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Gender and Social Inclusion

Adolescent Girls as Humanitarian Partners

For humanitarians to follow through on our promises to empower girls, they must become partners in the humanitarian process. This is what that looks like.

Despite years of humanitarians acknowledging their potential and their needs, “girls’ engagement” in the field frequently means bringing some girls together, gathering them under a tree, asking them a few questions. If we don’t bridge the gap between rhetoric and practice, we risk making a lie of our commitment to girls and their rights. In practice, it is only by engaging adolescent girls as participants in the process of humanitarian aid that we can ensure their role isn’t tokenistic and that their priority concerns inform programming.

By actively contributing to humanitarian work, displaced adolescent girls acquire skills and empowerment both within their communities and within the humanitarian systems.

How do I know this works? Because I saw it happen.

In a project with Save the Children in Egypt, the Women’s Refugee Commission recruited and trained Syrian girls to run our focus groups. This is what happened:

Order. Accuracy. Purpose. These are such simple concepts that it’s easy to overlook their significance.  But in the oppressive idleness of displacement, the value of having order and purpose is immense.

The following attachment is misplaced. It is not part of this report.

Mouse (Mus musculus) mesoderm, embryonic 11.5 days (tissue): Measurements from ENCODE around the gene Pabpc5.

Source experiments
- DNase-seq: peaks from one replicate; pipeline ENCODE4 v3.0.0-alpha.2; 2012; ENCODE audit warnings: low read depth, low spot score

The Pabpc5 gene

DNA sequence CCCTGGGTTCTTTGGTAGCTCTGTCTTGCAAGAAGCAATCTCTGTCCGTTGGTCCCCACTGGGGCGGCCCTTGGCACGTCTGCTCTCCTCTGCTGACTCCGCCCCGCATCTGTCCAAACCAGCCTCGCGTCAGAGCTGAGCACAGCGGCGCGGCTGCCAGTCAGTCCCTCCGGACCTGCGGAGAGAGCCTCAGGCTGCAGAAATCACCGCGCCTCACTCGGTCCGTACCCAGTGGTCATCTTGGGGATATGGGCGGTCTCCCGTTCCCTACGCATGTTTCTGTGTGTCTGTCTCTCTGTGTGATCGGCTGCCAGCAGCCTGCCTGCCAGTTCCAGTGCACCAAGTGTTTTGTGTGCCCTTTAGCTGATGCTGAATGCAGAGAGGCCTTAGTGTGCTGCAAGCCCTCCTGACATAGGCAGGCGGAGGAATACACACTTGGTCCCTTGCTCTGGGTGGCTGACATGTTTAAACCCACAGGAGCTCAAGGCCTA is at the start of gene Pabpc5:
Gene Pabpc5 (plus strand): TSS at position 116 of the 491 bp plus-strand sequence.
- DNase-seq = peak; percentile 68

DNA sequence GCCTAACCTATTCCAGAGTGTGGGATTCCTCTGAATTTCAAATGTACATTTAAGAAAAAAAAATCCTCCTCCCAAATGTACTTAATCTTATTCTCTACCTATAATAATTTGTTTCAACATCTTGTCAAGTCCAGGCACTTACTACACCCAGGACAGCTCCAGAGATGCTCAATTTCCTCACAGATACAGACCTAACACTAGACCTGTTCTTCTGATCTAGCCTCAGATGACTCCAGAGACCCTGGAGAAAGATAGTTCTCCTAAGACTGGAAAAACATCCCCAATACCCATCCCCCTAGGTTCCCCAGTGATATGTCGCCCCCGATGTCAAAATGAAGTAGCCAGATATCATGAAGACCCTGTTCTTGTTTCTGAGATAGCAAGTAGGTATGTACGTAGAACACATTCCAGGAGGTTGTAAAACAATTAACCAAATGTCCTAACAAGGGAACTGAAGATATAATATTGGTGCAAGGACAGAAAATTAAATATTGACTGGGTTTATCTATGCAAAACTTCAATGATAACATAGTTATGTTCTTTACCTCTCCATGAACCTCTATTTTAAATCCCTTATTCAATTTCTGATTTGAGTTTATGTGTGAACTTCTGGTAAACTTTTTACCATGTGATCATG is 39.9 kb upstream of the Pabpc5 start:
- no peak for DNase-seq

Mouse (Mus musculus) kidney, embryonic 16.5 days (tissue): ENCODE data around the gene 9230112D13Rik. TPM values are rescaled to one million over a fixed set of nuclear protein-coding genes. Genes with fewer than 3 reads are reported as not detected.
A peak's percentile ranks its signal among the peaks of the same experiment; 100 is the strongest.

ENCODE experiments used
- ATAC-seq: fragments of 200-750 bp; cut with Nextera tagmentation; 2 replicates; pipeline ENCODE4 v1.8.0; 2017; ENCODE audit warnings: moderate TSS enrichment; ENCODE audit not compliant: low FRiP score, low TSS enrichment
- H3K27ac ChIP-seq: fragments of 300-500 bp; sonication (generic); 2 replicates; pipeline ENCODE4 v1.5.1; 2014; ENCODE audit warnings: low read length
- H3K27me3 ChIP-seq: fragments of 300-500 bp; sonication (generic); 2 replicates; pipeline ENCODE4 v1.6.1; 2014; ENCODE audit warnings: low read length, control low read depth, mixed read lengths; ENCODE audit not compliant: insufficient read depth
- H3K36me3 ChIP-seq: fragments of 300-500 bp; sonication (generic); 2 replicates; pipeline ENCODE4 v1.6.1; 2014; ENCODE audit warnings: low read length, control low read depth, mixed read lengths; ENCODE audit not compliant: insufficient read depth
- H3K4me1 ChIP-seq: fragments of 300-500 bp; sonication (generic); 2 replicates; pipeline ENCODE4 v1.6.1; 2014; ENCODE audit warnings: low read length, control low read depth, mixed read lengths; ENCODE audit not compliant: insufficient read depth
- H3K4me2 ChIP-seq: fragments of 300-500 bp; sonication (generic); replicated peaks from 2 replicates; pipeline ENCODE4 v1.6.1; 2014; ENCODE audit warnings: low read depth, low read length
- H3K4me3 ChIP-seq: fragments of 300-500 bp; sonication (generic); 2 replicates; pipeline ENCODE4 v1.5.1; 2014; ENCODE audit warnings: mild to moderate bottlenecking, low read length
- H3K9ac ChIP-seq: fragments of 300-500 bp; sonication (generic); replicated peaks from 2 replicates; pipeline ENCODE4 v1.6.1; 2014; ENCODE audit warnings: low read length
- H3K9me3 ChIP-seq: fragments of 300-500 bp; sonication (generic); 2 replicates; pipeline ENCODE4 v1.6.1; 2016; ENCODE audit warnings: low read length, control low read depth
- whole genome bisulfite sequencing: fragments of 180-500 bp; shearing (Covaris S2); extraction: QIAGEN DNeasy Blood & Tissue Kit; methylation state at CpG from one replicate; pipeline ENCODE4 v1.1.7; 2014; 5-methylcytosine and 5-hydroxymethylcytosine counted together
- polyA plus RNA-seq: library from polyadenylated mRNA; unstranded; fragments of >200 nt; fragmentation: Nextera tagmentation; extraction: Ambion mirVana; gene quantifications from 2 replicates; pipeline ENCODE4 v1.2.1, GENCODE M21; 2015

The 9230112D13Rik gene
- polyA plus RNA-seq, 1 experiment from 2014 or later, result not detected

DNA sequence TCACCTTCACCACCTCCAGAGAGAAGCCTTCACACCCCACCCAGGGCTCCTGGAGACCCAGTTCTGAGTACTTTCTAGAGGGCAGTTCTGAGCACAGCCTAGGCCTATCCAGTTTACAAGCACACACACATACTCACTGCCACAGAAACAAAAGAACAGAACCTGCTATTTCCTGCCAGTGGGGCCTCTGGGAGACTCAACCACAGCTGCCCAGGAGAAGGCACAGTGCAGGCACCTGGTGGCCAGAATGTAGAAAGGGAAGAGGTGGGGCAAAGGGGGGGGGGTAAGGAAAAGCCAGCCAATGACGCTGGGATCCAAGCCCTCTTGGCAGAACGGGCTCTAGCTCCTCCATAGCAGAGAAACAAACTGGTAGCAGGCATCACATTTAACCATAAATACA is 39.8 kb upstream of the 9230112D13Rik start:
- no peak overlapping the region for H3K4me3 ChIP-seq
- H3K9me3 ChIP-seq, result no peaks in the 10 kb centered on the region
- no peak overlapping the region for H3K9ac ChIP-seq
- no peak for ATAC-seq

And this experience was not a fluke.

Adolescent girls’ needs and vulnerabilities vary within in a camp, based not only on factors such as whether they are orphans or already married, but also upon how humanitarian sectors do (or do not) provide tailored services for them. I’m Here: Adolescent Girls in Emergencies, a recent report from the Women’s Refugee Commission, shows how to map the girls and their needs, enabling humanitarians to craft effective programs.

So to engage Syrian adolescent girls, we recruited them to do the mapping. We trained them to use a mobile phone app for data collection and made provisions for their safety. Then the girls dispersed through the community and to determine where their peers lived, what assets they had, and what they needed.

And this is what we heard from our new data collectors:

There something even more important here than training in data collection: “I learned something so useful: being able to introduce the work and to understand why it’s important.” Understanding how humanitarian programs work, she and her peers will be better able to articulate their needs in ways that resonate with humanitarian actors and community leaders. They will be able to speak with their peers about what services exist, why they’re beneficial, and how to access them. These girls will use the skills they gained to become advocates for themselves, for other girls, and for their displaced community.

As humanitarians, we throw around a lot of abstract words—agency, empowerment, capacity-building, societal change. In these girls’ voices, I heard what those words actually sound like.

Gender and Social Inclusion